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Q: Australian speeding fine ( Answered 5 out of 5 stars,   1 Comment )
Subject: Australian speeding fine
Category: Miscellaneous
Asked by: philosophe-ga
List Price: $10.00
Posted: 18 Jul 2003 03:47 PDT
Expires: 17 Aug 2003 03:47 PDT
Question ID: 232396
I recently got an enormous speeding fine ($1559, for 156 km/h in a 110
km/h zone) in NSW, Australia.  I live in the US and have a US driver's
license.  The policeman told me that if I don't return to Australia,
they won't chase me down to pay the fine, but that I'll need to pay if
I want to return.  I'm Australian so certainly want to return, but
would prefer to avoid paying the fine if that's possible.  This raises
the questions: exactly how do they deal with this situation if one
returns, and does this enable any possibilities for avoiding paying
the fine?

For example, will the ticket be connected only to one's current
license number, so that it will only be relevant if one is stopped
while using that license again?  And could one avoid difficulty by
e.g. changing US licenses, or by applying for a new license in

Request for Question Clarification by angy-ga on 31 Jul 2003 01:54 PDT
I'm fairly sure plutoman is right, and you will have difficulty
entering the country if the fine is not paid. The Infringement
Processing Bureau is currently closed, but if you are still in NSW you
might like to phone them tomorrow morning on 1300 138 118 - or if you
prefer I will phone them for you - let me know.

There may be some time payment facility since the fine is so
substantial (where were you ? On the Newcastle freeway? ). Certainly
if you do not pay by the due date, you will first receive a reminder
notice, giving you a further month to find the money, and then after
that the debt is passed on to a special collection division who charge
an additional fee.

Clarification of Question by philosophe-ga on 31 Jul 2003 02:18 PDT
Yes, I have an Australian passport.  However, I gave the police
officer only my US driver's license, not my passport.  I don't know
whether they have any way to connect my license to my passport.  I'm
not out of the country so if you could phone the bureau, terrific.

The ticket was on the road from Sydney to Canberra, just north of the
ACT border.  From a web search it appears that this is the standard
NSW speeding fine for more than 45 km/h over the limit.

Clarification of Question by philosophe-ga on 31 Jul 2003 02:19 PDT
I mean, I'm *now* out of the country.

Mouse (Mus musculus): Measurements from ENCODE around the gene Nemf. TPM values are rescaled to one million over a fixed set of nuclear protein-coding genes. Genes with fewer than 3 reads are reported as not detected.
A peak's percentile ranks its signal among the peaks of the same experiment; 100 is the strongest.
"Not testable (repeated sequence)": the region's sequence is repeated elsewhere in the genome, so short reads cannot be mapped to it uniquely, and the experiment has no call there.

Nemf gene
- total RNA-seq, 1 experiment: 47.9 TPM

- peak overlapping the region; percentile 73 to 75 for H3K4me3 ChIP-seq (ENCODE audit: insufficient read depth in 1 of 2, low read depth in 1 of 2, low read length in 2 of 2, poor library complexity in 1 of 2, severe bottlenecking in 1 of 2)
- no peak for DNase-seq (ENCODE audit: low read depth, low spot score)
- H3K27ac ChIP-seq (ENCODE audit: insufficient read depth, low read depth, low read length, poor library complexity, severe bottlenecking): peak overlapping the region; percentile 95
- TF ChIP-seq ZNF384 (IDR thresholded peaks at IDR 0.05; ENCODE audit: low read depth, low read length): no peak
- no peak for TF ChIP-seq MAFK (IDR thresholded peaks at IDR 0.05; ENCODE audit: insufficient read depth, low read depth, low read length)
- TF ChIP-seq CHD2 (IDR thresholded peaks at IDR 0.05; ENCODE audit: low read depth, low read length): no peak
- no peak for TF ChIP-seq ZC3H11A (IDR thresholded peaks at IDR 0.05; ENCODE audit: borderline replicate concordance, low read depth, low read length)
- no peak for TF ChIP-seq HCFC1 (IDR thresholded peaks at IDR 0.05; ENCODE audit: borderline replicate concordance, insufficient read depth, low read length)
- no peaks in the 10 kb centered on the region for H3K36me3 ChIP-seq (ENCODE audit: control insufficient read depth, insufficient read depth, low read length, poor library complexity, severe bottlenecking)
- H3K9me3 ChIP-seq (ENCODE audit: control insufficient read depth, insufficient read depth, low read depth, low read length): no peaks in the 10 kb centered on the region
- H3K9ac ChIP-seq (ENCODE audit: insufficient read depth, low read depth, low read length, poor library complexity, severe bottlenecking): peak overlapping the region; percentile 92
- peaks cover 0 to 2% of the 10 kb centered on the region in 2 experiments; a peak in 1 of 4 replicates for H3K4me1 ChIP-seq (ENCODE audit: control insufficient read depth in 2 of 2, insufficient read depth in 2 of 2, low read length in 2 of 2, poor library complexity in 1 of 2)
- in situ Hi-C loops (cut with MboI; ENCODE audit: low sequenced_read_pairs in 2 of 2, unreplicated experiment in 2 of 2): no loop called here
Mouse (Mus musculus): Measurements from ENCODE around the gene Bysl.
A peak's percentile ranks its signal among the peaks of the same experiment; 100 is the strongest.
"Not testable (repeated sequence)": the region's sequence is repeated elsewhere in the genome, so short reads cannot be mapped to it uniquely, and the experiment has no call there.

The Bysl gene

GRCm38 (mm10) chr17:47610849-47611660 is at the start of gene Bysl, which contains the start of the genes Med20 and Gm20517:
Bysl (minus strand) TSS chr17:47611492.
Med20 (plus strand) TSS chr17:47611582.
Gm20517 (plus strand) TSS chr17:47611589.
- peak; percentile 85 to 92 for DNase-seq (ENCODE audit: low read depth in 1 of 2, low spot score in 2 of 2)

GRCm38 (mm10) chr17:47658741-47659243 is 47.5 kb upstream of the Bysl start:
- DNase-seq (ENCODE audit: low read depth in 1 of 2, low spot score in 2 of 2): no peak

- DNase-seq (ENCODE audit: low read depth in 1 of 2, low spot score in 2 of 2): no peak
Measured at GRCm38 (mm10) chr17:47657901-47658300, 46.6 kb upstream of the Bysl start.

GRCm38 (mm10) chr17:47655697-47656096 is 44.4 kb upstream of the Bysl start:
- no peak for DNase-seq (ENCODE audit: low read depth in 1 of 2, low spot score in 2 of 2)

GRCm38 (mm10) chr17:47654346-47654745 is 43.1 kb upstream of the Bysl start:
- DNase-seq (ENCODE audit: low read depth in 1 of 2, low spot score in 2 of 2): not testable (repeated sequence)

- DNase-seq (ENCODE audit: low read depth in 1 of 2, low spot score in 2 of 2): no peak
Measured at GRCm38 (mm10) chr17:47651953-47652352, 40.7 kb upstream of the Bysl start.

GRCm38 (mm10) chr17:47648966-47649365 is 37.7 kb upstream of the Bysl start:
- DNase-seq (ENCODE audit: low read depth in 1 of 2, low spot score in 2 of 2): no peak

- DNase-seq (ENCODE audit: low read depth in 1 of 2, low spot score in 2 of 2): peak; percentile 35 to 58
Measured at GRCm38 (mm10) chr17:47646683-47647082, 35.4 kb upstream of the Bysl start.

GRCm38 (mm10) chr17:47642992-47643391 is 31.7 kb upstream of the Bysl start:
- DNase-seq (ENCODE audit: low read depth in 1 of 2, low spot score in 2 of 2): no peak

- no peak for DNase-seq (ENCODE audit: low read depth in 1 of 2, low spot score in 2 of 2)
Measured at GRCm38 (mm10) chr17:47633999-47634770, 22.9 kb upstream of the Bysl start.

Subject: Re: Australian speeding fine
Answered By: angy-ga on 31 Jul 2003 21:21 PDT
Rated:5 out of 5 stars
Hi, Philosophe !

Yes, I know the bit of road you mean. It's a notorious blackspot,
which is why they're very tough on speeding there.

I've spoken to the Infringement Processing Bureau and my contact
checked with the head of the adjudication section. The Bureau
themselves handle the fine for the first two steps of the process, the
initial fine, and then the reminder notice with its extra month to
pay. During that time there is no option to pay in instalments, but
you can pay online at:

Click on "fines" in the left hand menu.

After the expiry date on the reminder notice the debt is passed on to 
State Debt Recovery. Apparently the story that they can prevent you
entering or leaving the country is a widely believed urban myth; they
are mostly unlikely to do this for a matter of debt. However, if you
regularly stay at the same place or work at the same place within
Australia they are liable to catch up with you while you are in the
country, especially if you gave the police an Australian postal
address when you were given the fine.

On the other hand, once it is in the hands of  State Debt Recovery you
should have the option to pay by instalments, which would make the
payments more manageable.

You are probably lucky that you were not given a neg. driving charge
at the same time, given the speed.

So your options are:

1. Ignore it, cross your fingers and hope. You'll probably get away
with it as long as you don't notch up another infringement on the same
license, unless you gave them a home or work address in NSW.

2. Pay now.

3. Wait until it's in the hands of  State Debt Recovery and negotiate
a payment plan that suits you.

4.  I am told that if you have a NSW licence that has been clean for
ten years, you can ask for a fine to be set aside on the grounds of
your previous record. Write to the address on your fine notice. I'm
not sure how it would be regarded for such a high speed, though.

Next time you're here, be aware that there are constant "blitzes" on
speeding, particularly on long weekends and around major holiday
periods. Also more and more speed cameras are being installed often on
down-slopes where drivers are likely to creep over the limit
inadvertently. (They are controversial, but there has been a
significant reduction in accidents in areas where they have been
installed.) Each of these is preceded by at least two, usually three
warning notices, but it can still be difficult to spot them in
unfamiliar areas. I know !

If you are seriously worried about the issue, of course consult a
professional lawyer. If you are a member of the NRMA they have a free
legal service.

Good luck.

Search strategy:

Personal knowledge,
philosophe-ga rated this answer:5 out of 5 stars
Thanks for the information.  I'll probably just pay anyway, but it's
good to know the situation.

Subject: Re: Australian speeding fine
From: plutoman-ga on 30 Jul 2003 23:48 PDT
As you're an Australian I assume that you use an Australian passport.
In this age of computer technology, don't you expect that the police,
on non-payment of your fine, will notify the Department of Foreign
Affairs and Trade. You might very well have problems next time you
pass through an Australian passport control station.

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